LPH: It’s been very busy. The time between when the announcement was made and our trip to Stockholm (in December) was especially busy: lots of travel, lots of acknowledgment. All the Nobel laureates were invited to Washington, D.C., for a reception at the Swedish embassy, where I had a short meeting with President Obama. He’s almost my neighbor. His house in Chicago is about eight blocks from where we live. One of the most wonderful things for me was when a group of Ph.D students I’ve advised over the years, probably 68 of them, put together a conference in my honor just a few days before my wife and I and our son went to Stockholm. That was very special. I think they might have been happier about all this than I was.
DN: What was the ceremony like in Sweden?
LPH: In Stockholm you’re treated like a celebrity. You’re there for a week, you have your own escort (and) your own private chauffeur. I wasn’t even allowed to open the car door. But we had some bad luck there. Two hours after I gave my talk I got sick. They assigned a Nobel doctor who attended to me and I got through the week but that slowed us up a little bit. When I got back to Chicago I was diagnosed with viral pneumonia. I was very, very sick most of December. Our plans of having a nice ski break over Christmas got upended. One person described it to me as the yin and yang: win a Nobel prize, get viral pneumonia. It’s the sickest I’ve been in my whole life, but I’m feeling better now.
DN: Does the celebrity status extend to being recognized on the street?
LPH: I don’t know about that, but I’ve been congratulated more than once on winning the Nobel Peace Prize, and I was congratulated once for winning the Pulitzer Prize.
DN: If your father were alive, how do you see him reacting to your win?
LPH: Pleased, obviously, and I’d have to add he’d be particularly pleased to see a graduate of Utah State University excel academically. He spent a big chunk of his career there and was completely committed to the university.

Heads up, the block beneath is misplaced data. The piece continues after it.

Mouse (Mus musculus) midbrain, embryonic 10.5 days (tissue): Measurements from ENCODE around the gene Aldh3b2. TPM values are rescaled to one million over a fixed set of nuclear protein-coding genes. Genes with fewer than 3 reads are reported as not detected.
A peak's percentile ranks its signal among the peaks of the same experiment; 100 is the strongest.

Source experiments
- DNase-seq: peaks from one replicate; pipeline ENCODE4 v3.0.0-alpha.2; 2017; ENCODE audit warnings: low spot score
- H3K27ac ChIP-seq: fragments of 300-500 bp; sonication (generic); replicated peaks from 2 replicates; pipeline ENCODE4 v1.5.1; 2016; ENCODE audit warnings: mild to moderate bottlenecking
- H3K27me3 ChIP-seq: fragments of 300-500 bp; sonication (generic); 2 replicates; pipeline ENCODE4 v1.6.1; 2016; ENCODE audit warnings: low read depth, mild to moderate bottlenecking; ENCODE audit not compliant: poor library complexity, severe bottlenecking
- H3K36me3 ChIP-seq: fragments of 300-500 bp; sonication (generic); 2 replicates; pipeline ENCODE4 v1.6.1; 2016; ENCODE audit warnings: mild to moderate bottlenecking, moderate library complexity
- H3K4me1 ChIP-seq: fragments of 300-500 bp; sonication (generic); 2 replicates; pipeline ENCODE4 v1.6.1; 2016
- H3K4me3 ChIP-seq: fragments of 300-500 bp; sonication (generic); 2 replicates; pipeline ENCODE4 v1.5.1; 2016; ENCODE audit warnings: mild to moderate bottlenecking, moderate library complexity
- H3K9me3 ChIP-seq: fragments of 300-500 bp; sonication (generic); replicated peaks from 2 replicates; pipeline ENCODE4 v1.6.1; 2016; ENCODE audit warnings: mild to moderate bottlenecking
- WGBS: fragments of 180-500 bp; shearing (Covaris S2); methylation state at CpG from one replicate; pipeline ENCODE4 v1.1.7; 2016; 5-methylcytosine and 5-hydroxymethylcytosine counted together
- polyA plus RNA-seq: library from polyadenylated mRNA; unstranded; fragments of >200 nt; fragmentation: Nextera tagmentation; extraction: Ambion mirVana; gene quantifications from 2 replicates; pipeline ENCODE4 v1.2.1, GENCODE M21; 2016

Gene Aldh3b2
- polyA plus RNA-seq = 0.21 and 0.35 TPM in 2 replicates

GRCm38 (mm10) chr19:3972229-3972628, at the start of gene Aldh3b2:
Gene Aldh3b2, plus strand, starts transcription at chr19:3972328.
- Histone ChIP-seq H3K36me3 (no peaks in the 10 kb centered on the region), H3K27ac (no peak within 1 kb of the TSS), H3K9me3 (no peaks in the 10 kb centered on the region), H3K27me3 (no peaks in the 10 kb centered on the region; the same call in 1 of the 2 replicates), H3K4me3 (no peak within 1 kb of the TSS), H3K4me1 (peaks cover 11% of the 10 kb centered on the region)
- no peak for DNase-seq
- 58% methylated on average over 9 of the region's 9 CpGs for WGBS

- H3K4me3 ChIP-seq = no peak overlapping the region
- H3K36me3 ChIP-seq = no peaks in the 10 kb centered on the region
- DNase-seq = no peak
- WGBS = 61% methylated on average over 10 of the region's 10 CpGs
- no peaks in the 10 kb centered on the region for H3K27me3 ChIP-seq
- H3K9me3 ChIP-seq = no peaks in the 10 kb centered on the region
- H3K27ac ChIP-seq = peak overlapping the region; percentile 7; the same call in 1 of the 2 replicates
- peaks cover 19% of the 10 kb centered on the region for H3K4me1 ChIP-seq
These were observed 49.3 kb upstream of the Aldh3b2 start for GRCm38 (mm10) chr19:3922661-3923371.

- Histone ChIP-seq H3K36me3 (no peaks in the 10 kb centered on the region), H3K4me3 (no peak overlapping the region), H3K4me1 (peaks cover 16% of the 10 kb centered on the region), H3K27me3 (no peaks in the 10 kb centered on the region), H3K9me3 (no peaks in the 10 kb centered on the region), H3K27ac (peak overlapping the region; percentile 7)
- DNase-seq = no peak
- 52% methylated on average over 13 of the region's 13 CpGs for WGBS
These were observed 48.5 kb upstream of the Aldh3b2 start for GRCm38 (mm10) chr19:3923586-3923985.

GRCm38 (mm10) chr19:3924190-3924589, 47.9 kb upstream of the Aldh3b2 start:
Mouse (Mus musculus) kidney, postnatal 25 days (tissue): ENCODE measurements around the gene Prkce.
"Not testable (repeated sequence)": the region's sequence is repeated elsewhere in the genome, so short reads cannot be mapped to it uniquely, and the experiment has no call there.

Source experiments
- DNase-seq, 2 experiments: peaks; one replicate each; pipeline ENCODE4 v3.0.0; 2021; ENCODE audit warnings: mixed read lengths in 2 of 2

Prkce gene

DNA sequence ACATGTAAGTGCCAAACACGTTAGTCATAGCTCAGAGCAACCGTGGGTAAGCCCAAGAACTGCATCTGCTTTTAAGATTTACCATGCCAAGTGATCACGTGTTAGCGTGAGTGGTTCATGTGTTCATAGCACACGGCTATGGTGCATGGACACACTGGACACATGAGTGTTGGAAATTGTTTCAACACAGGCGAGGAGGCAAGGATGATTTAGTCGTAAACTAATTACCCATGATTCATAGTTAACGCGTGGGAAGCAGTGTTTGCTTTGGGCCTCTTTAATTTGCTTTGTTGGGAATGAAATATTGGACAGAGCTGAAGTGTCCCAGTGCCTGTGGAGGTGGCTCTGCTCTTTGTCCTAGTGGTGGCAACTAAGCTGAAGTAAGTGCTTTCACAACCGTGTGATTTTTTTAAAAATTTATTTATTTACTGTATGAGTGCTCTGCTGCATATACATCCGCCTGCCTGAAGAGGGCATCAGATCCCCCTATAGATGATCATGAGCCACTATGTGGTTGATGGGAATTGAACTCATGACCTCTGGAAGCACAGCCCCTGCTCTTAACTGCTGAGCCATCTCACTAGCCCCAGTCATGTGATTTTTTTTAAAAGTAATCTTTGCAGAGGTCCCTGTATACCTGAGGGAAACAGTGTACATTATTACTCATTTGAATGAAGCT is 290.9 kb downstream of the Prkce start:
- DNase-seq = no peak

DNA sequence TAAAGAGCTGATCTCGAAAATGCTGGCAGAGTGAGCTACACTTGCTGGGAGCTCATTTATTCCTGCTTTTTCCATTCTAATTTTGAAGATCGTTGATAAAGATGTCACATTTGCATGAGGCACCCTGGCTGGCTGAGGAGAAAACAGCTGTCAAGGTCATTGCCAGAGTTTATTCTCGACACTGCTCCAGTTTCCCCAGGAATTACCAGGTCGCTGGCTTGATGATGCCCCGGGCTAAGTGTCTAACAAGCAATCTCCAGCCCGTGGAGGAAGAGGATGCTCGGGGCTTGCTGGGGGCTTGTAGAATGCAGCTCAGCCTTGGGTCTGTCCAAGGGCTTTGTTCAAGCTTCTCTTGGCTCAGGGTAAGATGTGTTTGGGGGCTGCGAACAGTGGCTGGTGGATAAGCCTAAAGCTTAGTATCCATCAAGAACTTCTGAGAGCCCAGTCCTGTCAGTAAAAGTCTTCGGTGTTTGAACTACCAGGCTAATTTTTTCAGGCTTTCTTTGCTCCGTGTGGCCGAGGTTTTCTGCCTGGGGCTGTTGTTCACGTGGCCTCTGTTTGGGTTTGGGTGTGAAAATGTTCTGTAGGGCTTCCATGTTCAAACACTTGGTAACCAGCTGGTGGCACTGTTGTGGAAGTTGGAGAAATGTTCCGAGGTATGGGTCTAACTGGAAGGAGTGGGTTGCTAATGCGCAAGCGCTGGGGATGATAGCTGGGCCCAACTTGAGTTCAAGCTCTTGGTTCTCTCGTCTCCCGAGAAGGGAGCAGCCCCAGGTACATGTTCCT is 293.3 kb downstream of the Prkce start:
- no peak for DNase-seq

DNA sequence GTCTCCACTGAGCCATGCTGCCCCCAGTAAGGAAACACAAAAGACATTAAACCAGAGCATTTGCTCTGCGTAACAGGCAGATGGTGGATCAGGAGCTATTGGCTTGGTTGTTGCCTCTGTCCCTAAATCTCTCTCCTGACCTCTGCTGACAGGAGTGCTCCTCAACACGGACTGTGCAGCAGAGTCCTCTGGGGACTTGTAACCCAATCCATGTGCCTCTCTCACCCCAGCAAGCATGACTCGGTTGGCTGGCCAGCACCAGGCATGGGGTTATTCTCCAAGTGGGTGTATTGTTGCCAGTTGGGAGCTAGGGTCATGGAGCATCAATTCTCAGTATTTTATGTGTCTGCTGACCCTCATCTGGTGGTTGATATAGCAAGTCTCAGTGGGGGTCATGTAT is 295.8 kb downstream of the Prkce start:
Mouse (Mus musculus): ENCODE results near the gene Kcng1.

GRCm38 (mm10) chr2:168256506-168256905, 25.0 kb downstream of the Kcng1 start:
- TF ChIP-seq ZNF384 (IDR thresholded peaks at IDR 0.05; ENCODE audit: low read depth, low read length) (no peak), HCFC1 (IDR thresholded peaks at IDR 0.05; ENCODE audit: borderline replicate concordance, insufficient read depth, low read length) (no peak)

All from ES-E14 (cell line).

DN: Was your mother able to attend the ceremony in Stockholm?
LPH: No. She wasn’t able to travel that far, but my mother’s neighbors (in St. George) were able to project the television broadcast live and so she saw it as it happened. One of the St. George newspapers interviewed my mom. One of the questions they asked was whether she was proud of me. She said, "I’m proud of all three of my sons.” Then they asked if this would change our relationship. She said, “No. I’m still his mother, he’s still my son.” I thought it was beautiful. She’s very proud of her entire family. Just a wonderful person. That really captures my mom.
DN: You’ve been very open in interviews about not being a stellar student at Logan High School. What do you remember about those years?
LPH: I’m what some people would call a faculty brat. I’m the son of an academic. My father was at various universities and then he became provost at Utah State when I was 16. It was culture shock for me. My two years (at Logan High) were a bit rocky, my grades were erratic, I brought home a report from one class with double check marks, “Does not respect authority.” I wasn’t a particularly happy student. My parents were incredibly patient with me. It’s important to allow for late-bloomers, and I think of myself as a late-bloomer.
DN: What changed when you got to Utah State?
LPH: Utah State admits a lot of people, but it allows you to pursue whatever you desire. You could be a lazy student at Utah State and not accomplish much or you could also find that education is special and there’s an opportunity there. It had a big influence on me. You don’t have to be this incredibly motivated high school student and get to a private school to succeed. The public school system has the ability to accomplish special things.
DN: What provided the spark for you at Utah State?
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